From a first fortune made from manufacturing plastic bags, which were in short supply in the Soviet Union, Alisher Usmanov’s business dealings saw him rise to become one of the 100 richest people in the world, buying multimillion-pound mansions and stakes in English Premier League football clubs along the way.
Now the Uzbek-born billionaire risks losing some of the trappings of his extreme wealth after he was placed on the EU sanctions list, which named him as “one of Vladmir Putin’s favourite oligarchs”.
The 68-year-old metals magnate was ranked 99th on Forbes magazine’s 2021 billionaires list with an estimated fortune of $14.1bn (£11bn).
On Thursday night Usmanov was also added to the UK and US sanctions lists, meaning he is facing asset freezes on anything he owns in Britain or the EU, including his lavish UK property portfolio, leaving him unable to sell, mortgage or rent out his homes.
The US authorities took the step of including photos of his yacht and private jet on its press release, claiming “Usmanov’s Kremlin ties enrich him and enable his luxurious lifestyle.”
His Airbus A340 jet – named Bourkhan after his father and featuring a retro brown striped livery – is registered in the Isle of Man, and believed to have cost up to $500m. When used by commercial airlines, such a plane can carry around 300 passengers.
The US authorities added that the plane’s registration, M-IABU, which is displayed on its tail, “spells out ‘I’m Alisher Burhanovich Usmanov’.” One of the largest privately-owned planes in Russia, the jet reportedly left the EU in late February.
Usmanov’s $600m superyacht Dilbar, which is named after his mother and thought to be the largest in the world by gross tonnage, was reported on Wednesday night to have been seized by German authorities from a Hamburg shipyard, according to Forbes magazine, citing three sources.
Officials in the port city later denied the vessel had been confiscated. However, a spokesperson for Hamburg’s economic authority said there were no plans to return the boat to its owner. “No yacht is going to leave the port that is not allowed to do so,” they said.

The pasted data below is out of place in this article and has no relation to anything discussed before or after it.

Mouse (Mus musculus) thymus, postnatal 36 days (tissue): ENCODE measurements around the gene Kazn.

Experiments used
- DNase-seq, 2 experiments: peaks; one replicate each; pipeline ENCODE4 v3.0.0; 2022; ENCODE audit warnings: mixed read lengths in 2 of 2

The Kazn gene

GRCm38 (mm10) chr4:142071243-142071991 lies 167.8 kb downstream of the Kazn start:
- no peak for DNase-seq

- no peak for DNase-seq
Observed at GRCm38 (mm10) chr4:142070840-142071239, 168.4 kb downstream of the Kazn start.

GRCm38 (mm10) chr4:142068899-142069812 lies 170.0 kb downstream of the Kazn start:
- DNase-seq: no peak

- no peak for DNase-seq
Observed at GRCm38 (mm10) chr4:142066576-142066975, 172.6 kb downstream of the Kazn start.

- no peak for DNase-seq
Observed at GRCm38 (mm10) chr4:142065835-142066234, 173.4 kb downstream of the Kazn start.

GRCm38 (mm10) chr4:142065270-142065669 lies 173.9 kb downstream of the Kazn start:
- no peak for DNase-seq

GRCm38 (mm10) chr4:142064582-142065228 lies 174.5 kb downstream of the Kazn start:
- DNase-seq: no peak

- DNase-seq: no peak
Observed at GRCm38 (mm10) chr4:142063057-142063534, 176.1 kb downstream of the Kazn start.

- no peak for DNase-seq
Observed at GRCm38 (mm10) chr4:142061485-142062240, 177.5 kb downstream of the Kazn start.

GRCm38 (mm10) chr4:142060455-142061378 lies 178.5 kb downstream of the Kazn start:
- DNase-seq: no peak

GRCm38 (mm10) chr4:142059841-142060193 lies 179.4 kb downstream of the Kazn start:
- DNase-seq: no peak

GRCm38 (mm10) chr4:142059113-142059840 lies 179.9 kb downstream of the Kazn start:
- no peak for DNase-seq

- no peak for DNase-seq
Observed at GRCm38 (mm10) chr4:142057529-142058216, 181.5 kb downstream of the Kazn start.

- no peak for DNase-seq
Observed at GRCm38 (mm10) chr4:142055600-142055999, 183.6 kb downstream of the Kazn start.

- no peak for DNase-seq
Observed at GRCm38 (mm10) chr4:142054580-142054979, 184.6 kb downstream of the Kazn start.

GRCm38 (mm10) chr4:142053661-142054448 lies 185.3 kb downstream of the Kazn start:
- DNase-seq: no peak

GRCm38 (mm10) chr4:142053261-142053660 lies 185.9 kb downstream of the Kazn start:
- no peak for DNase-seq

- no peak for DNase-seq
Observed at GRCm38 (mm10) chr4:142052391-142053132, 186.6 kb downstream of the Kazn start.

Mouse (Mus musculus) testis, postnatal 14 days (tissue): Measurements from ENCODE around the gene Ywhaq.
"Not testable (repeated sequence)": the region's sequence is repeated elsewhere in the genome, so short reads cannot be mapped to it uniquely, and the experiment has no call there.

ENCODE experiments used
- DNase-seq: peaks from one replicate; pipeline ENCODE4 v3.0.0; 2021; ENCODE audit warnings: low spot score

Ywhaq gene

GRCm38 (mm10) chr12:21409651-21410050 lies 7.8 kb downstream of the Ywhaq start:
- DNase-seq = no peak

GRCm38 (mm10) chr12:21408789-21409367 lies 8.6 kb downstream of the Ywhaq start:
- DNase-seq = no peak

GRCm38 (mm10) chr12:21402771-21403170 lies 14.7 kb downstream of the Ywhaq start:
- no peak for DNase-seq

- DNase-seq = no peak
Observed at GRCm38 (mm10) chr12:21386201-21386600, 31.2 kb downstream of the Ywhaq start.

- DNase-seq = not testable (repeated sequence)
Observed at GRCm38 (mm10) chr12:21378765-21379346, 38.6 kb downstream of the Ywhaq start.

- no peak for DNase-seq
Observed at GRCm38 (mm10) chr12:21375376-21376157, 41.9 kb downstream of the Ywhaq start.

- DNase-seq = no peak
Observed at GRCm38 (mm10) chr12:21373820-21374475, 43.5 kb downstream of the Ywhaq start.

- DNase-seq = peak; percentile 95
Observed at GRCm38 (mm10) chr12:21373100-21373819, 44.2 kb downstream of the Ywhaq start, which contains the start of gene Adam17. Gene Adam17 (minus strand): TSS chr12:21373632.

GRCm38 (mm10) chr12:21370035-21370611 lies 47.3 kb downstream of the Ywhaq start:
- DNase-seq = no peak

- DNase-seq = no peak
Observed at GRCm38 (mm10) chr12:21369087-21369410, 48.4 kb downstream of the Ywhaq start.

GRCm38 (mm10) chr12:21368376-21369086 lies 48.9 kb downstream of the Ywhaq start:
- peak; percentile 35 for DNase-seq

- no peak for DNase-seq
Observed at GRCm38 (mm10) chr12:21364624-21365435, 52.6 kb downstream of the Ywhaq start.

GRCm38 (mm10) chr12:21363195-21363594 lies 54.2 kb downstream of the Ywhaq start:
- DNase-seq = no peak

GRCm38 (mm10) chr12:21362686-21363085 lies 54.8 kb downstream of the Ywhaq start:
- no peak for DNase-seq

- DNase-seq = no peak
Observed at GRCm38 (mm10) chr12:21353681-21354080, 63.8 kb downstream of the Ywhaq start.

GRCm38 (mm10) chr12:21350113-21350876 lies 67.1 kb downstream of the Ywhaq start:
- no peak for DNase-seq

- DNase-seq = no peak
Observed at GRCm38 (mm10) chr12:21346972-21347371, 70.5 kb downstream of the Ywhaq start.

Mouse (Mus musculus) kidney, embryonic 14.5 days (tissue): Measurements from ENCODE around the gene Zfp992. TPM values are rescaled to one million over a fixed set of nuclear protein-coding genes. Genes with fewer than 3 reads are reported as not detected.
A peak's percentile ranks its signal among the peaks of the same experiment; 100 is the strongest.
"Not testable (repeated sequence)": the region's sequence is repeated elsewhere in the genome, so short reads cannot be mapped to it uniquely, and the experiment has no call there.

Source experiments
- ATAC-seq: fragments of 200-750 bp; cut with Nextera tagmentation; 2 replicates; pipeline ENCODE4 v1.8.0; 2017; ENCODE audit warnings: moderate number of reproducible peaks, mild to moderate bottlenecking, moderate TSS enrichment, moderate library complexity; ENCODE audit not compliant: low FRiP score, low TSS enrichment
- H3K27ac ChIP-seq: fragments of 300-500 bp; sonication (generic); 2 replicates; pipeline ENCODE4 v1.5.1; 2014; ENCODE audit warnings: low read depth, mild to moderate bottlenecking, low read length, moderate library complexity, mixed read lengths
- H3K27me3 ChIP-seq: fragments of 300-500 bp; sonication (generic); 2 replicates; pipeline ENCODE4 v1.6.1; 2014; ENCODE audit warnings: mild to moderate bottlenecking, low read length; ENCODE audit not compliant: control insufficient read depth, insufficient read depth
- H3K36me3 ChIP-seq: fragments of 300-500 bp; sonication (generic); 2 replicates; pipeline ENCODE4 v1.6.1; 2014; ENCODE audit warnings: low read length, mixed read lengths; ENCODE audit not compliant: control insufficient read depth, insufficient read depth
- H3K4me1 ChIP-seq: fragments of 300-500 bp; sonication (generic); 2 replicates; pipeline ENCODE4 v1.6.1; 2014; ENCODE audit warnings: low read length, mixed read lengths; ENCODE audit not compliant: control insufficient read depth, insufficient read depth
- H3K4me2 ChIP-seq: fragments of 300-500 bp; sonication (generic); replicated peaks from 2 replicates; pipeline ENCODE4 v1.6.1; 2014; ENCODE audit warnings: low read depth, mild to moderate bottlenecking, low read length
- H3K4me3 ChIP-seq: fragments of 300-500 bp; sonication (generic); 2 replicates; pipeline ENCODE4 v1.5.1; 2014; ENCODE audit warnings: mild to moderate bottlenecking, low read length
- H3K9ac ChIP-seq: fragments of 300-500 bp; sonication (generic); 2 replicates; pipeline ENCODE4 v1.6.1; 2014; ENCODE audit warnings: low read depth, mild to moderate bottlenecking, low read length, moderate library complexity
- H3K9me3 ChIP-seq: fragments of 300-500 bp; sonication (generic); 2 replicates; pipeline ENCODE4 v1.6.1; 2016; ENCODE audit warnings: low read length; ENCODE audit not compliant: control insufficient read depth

The EU has published an eye-catching list of reasons for blacklisting Usmanov. It claims he paid millions to an influential Putin adviser, “fronted for President Putin and solved his business problems”, and offered the use of his personal residences to one of the president’s most senior political allies. In a country where key business positions depend on the will of Putin, Usmanov is “entrusted with servicing financial flows”, the EU alleges.
The EU also said Usmanov’s interests in media and internet companies had actively supported the Russian government’s attempts to destabilise Ukraine, including the curtailing of editorial independence after he took control of the Russian business newspaper Kommersant.
Usmanov hit back, accusing the EU of “false and defamatory allegations” that were damaging his “honour, dignity and business reputation”.
In the UK, even before he was added to the sanctions list, he had already lost some of his influence in the world of sport.
Everton football club moved on Wednesday to suspend all sponsorship deals with his USM Holdings company. These include a £12m-a-year sponsorship of the training ground, under a five-year arrangement that began in 2017.
Usmanov does not have biological children but his football interests became a family affair when his nephew Sarvar Ismailov briefly sat on Everton’s board and was the sporting and commercial director of its women’s team.
Ismailov stepped down for personal reasons in November 2021, shortly before he appeared in court charged with grievous bodily harm. He was accused of assaulting a model as part of the same incident. The case was later dismissed owing to a “lack of evidence”.
Sport has played a prominent role in Usmanov’s life. He was once a fencer, and met his future wife, Irina Viner, at a gym in Tashkent before she went on to become Russia’s top rhythmic gymnastics coach.
Earlier in the week, the oligarch stepped down as president of the International Fencing Federation, a position he had held since 2008, saying he would suspend his duties “until justice is restored”. He added that he would use “all legal means” to protect his “honour and reputation”.
Fencing was perhaps a fitting hobby for a businessman born in Soviet Uzbekistan who came to prominence and wealth through the cut-throat metals and mining industry.
His colourful life even saw him spend six years in jail during the late Soviet era, after a conviction he claimed was politically motivated, and which was later overturned.
In the years after the break-up of the Soviet Union, Usmanov was a director of several companies and financial firms. By the late 1990s he was the general director of the state-owned energy company Gazprom’s investment arm, which he managed for more than a decade.
Usmanov’s largest holding remains in the steel and mining company Metalloinvest, which he founded, and where he remains the main beneficiary, with a 49% stake owned through USM.
He bought the Grade-II listed Beechwood in north London for £48m in 2008 through Hanley Ltd, a company based in the Isle of Man. He has also been reported to own Sutton Place, a 72-room Tudor mansion near Guildford in Surrey, built in the 1520s by a courtier of Henry VIII and once owned by the US oil baron John Paul Getty.
Usmanov’s spokesperson has disputed the information about his property ownership, but did not say whether he was still the beneficial owner of one or both of the properties.